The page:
Bug Hunting in Late Summer

White-faced Meadowhawk

I returned to Mud Lake in mid-August in the hope of finding some interesting dragonflies. It was a much a nicer day than we’d had for the OFNC dragonfly outing, but there were fewer dragonflies flying, and nothing as interesting as the Spot-winged Glider and Swift River Cruiser we’d found two weeks ago. June and July are the best months for finding a good diversity of odonates; by mid-August a number of species have already finished flying for the year, including many emeralds and common summer species such as the Dot-tailed Whiteface. However, other species are just becoming abundant around this time, such as the mosaic darners, and it was these that I was hoping to find.

While I didn’t see any darners at Britannia, I enjoyed watching a couple of Bronze Coppers near the shore of Mud Lake. These butterflies are usually found near wetland edges, and Mud Lake is a good spot to find them as they are considered local and uncommon. Males and females differ in appearance, at least on the upperside; the male forewing is coppery brown with a purple iridescence, while the female has an orange forewing with black spots and a dark border.

Bronze Copper (female)

Bronze Copper (male)

I didn’t see anything else of interest at Mud Lake, so I drove over to the Bill Mason Center next. I hadn’t been there since before the drought, and wasn’t surprised to find that most of the wetland had dried up, except for a few puddles. I saw and heard very few birds in the marsh, but a beautiful Viceroy at the beginning of the boardwalk caught my attention. The Purple Loosestrife it was nectaring on is one of the few plants to have successfully withstood the drought of July.


In the woods I came across a group of Red-eyed Vireos foraging about six feet above the ground and flushed a Veery from a dense patch of vegetation. I walked to the sandy pit where I flushed another bird, this one a Spotted Sandpiper walking along the water’s edge. There were a large number of dragonflies in the vegetation here, most of them meadowhawks; a male Calico Pennant and a single Lance-tipped Darner were good finds. A couple of Azure Bluets were also present.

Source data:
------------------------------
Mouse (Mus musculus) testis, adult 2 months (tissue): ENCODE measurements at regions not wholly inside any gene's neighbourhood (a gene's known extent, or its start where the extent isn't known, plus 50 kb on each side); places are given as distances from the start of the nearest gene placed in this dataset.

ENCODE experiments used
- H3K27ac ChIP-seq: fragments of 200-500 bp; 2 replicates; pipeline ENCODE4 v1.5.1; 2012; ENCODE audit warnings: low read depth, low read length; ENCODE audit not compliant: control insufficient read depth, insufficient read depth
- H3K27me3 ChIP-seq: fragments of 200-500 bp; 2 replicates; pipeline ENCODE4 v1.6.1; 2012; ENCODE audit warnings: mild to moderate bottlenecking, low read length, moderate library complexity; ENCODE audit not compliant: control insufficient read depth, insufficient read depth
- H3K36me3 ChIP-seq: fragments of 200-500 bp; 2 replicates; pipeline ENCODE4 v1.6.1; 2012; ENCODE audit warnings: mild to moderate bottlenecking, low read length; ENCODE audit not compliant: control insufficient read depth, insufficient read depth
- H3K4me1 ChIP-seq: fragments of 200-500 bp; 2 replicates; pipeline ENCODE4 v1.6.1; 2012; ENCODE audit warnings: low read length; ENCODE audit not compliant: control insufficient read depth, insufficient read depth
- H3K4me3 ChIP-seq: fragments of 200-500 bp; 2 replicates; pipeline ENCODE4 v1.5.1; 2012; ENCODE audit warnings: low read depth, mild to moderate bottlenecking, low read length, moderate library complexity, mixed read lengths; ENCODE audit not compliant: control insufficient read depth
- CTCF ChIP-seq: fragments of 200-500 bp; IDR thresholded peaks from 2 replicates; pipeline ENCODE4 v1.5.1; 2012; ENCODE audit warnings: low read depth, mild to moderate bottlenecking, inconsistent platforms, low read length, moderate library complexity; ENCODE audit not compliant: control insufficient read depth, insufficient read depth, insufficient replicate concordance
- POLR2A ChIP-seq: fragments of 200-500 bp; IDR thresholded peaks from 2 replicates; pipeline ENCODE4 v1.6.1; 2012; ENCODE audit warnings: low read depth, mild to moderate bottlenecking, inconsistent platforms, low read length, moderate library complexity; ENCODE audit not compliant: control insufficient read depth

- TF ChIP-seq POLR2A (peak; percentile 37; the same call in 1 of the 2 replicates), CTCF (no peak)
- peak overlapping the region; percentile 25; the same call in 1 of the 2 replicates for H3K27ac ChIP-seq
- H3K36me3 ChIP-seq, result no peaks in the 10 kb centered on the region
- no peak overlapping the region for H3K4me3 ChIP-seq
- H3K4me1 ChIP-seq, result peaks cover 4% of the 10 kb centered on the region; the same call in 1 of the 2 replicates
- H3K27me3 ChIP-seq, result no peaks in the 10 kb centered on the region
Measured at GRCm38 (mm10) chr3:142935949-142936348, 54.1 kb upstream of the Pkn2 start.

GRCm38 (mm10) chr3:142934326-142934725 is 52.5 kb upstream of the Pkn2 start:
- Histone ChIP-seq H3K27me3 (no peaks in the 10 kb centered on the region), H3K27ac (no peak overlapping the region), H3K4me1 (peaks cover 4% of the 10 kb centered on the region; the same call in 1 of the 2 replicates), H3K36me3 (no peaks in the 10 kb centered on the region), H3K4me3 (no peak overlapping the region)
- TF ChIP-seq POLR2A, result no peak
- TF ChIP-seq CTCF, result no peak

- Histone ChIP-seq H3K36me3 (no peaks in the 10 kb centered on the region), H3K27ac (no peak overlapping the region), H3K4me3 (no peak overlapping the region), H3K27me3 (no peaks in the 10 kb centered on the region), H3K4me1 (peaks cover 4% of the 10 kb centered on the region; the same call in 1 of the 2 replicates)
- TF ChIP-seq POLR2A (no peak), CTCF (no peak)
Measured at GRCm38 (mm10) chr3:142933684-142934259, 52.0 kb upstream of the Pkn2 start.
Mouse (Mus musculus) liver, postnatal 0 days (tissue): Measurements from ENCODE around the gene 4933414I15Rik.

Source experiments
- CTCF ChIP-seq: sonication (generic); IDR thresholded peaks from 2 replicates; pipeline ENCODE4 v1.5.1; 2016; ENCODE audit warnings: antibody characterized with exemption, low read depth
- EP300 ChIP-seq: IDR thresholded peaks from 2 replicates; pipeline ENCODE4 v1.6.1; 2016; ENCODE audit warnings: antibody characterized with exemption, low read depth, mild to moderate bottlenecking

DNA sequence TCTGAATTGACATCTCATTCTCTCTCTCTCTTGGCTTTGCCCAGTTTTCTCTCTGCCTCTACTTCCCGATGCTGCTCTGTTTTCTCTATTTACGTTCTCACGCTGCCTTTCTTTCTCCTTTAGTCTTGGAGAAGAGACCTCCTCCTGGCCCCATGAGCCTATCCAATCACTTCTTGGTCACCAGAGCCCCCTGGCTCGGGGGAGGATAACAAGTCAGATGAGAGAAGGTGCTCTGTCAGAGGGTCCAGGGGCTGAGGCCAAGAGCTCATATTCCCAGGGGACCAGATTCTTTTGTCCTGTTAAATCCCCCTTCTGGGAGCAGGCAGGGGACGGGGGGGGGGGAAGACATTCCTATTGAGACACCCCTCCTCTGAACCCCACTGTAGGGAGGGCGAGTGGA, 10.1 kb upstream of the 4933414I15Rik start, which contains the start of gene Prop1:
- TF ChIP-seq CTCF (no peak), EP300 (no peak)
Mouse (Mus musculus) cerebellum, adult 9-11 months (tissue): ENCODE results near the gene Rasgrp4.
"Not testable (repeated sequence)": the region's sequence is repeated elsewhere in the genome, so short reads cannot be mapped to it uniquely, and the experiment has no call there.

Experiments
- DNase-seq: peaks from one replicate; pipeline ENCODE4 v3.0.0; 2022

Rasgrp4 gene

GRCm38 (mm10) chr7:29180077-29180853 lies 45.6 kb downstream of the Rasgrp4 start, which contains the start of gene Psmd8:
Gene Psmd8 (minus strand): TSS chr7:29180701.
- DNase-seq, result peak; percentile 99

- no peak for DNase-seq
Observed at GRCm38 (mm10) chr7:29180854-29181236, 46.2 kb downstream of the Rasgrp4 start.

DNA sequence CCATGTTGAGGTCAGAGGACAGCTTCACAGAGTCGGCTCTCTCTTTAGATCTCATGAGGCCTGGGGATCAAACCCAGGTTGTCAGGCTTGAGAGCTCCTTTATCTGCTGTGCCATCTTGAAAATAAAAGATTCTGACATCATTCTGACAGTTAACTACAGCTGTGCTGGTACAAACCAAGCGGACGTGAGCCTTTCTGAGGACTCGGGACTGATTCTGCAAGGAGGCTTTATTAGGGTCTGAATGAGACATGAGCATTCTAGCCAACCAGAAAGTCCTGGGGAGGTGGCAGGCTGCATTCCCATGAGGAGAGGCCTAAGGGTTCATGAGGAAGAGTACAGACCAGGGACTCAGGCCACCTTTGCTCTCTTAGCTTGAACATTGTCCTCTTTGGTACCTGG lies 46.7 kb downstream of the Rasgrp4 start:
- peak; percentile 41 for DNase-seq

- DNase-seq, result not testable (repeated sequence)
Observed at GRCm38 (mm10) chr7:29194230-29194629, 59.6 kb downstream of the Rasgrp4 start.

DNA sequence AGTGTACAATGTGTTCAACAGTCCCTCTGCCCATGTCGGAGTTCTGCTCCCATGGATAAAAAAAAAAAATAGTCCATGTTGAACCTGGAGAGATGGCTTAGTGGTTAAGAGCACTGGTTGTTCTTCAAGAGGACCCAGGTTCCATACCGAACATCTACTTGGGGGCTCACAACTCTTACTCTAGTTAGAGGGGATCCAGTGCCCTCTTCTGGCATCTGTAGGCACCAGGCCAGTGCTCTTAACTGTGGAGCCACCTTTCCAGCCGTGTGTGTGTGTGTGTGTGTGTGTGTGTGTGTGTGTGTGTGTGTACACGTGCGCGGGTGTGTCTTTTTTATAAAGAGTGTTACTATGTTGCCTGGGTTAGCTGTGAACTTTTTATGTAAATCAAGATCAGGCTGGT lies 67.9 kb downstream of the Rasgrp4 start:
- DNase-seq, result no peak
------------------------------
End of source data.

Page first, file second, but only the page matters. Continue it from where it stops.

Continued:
Lance-tipped Darner

I don’t have a lot of good meadowhawk photos, so I spent some time photographing the male White-faced Meadowhawks in the vegetation. These dragonflies prefer to perch instead of fly when hunting food, and with their bright white faces, black legs and cherry-red bodies, they are one of our prettiest dragonflies. Many of the leaves were in the process of turning from green to red, and I thought these colours made for some fantastic backgrounds.

White-faced Meadowhawk

White-faced Meadowhawk

This is my favourite photo from that day:

White-faced Meadowhawk

I also checked out the field at the back of the trail but didn’t see any new dragonfly species. I did come across a couple of birds which were calling persistently, making me think of newly fledged birds begging for food. When I managed to locate one in a tree, I wasn’t able to identify it; it was a non-descript brown bird, similar in colour to a female House Finch without a House Finch’s distinct streaks and thick bill. I snapped a photo of it anyway, hoping to identify it later. It wasn’t until I looked at my photos on the computer screen that I noticed something I hadn’t been able to see in the field: both the tail and the wings showed traces of blue! There was no doubt as to the bird’s identity now – it was an Indigo Bunting!

Indigo Bunting

These birds alone made my trip to the Bill Mason Center worthwhile, even though I was primarily looking for bugs; the Indigo Bunting is one of my favourite birds, and one I don’t see as often as I wished. I was also pleased with my meadowhawk photos. Although the White-faced Meadowhawk is a species I do see often, I tend to overlook it as it’s so abundant. My pictures from my outing prove it’s worthwhile photographing the common species, too!


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